I’ve been feeling a lot lighter these days. Sure, work is work and life has its hardships, but overall I think the biggest thing that affects my mood is the weather and we have been having some glorious spring days. But even better this time of year – and the warmer days – remind me of my grandmother.
My Dad’s mother was one of those people who makes things look easy. Her house was always clean, she was a great cook, and she and my grandfather had a slew of friends from one coast to the other, the result of years of travel. On any given day warm enough to sit outside, you would be offered a glass of fresh iced tea and a lemon square or other treat. My grandparents’ garden seemed to harvest exactly enough to feed whomever ended up at their table that day, with spare for canning and freezing. Ever money-conscious, as so many folks of that generation, my grandma would hang her sheets outside to dry on the line whenever it was not so cold they would freeze solid. Grandma’s flower bed would rival Martha Stewart any day, and I swear the weeds didn’t dare grow there. After thirty years as a nurse, she waxed poetic about the practicality of wearing white pants – always perfectly clean and stain free, of course – and I never saw her wear jeans. Each spring she ordered geraniums from one booster club or another (low fuss, always in bloom) for the front porch, where they hung proudly on either side of the American flag. I can hear her voice, see her face and the yard, smell the grass freshly cut by my grandfather, feel the coolness of the gazebo and hear the clang of the metal chain on the swing, as if I just left after stopping in for lunch, when it’s been nearly eight years since I’ve driven down that country road and pulled into the gravel drive.
I don’t know if Grandma’s gift of “making it look easy” was inherent or a learned skill, but at this point I’m pretty sure I’ll never have it – my living room looks like a mine field of toys and I barely have time to pour cereal in a bowl most mornings, let alone make fresh desserts for people who happen to drop in. Luckily, there are plenty of things I picked up from her that don’t rely on baking or cleaning or being organized (phew!). I finally talked my husband into installing a clothes line in our tiny backyard, and actually look forward to washing sheets in the summer so we can enjoy the warm, sun-kissed smell of them. The sun-tea pitcher sitting on the back wall is a constant well into the fall. We started a garden, and each year I experiment a bit more with what does well – and what doesn’t – in our sun-challenged backyard. I even learned to can; too late to inherit Grandma’s huge collection of supplies, but I think she would have been proud of the tomatoes I put up, not to mention my ability to use the summer’s bounty to get my family through the winter months. I’m like a kid in a candy store when my lilacs bloom; Grandma had the most gorgeous lilacs, you could smell them from across the street. A few years ago I planted a peony similar to the one that used to showcase her flower bed and was thrilled to see (finally!) three of the most gorgeous, fragrant buds appear.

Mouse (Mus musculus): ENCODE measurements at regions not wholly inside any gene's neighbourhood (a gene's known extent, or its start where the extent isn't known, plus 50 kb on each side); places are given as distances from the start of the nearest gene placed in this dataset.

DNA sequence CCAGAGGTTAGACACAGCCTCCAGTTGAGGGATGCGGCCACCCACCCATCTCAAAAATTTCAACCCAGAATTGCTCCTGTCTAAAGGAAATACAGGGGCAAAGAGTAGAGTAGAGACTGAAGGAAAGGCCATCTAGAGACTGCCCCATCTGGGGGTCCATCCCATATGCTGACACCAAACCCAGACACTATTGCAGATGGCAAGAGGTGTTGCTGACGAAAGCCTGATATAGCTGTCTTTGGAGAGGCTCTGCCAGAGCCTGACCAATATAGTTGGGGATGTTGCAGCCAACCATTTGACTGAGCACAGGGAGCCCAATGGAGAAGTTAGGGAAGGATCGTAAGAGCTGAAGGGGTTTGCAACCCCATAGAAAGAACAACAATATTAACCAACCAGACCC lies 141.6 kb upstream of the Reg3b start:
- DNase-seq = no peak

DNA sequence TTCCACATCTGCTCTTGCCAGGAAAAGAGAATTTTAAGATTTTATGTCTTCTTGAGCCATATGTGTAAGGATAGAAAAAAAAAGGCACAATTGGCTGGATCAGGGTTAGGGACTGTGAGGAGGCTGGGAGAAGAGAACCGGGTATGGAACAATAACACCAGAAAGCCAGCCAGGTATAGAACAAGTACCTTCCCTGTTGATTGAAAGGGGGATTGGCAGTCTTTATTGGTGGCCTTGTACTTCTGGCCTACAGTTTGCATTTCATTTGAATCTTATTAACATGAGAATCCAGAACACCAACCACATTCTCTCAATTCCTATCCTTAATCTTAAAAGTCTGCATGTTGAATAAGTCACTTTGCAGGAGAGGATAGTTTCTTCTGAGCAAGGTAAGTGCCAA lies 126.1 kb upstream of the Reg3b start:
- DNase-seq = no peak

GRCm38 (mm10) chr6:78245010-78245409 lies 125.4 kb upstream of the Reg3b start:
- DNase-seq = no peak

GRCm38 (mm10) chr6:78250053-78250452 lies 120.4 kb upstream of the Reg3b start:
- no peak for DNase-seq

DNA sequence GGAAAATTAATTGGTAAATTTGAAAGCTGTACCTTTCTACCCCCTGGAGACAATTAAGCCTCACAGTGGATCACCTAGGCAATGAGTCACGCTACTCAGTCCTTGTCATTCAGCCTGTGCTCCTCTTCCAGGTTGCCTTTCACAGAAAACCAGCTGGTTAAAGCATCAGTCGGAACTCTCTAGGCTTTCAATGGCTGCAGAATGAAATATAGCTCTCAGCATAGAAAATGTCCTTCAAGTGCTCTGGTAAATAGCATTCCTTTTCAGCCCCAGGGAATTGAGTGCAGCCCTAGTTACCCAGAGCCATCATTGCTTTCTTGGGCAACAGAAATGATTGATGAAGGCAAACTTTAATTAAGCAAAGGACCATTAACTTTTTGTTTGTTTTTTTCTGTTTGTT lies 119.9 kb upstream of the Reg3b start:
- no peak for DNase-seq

Grandma would have been 86 last week and I have no doubt that, if she were still with us, she’d be picking flowers for the table and offering up some iced tea. Neither my husband nor my kids had the chance to meet her, but I like to think she is part of their lives through me – and I can only hope that someday T’s kids will be talking about how my house was always clean!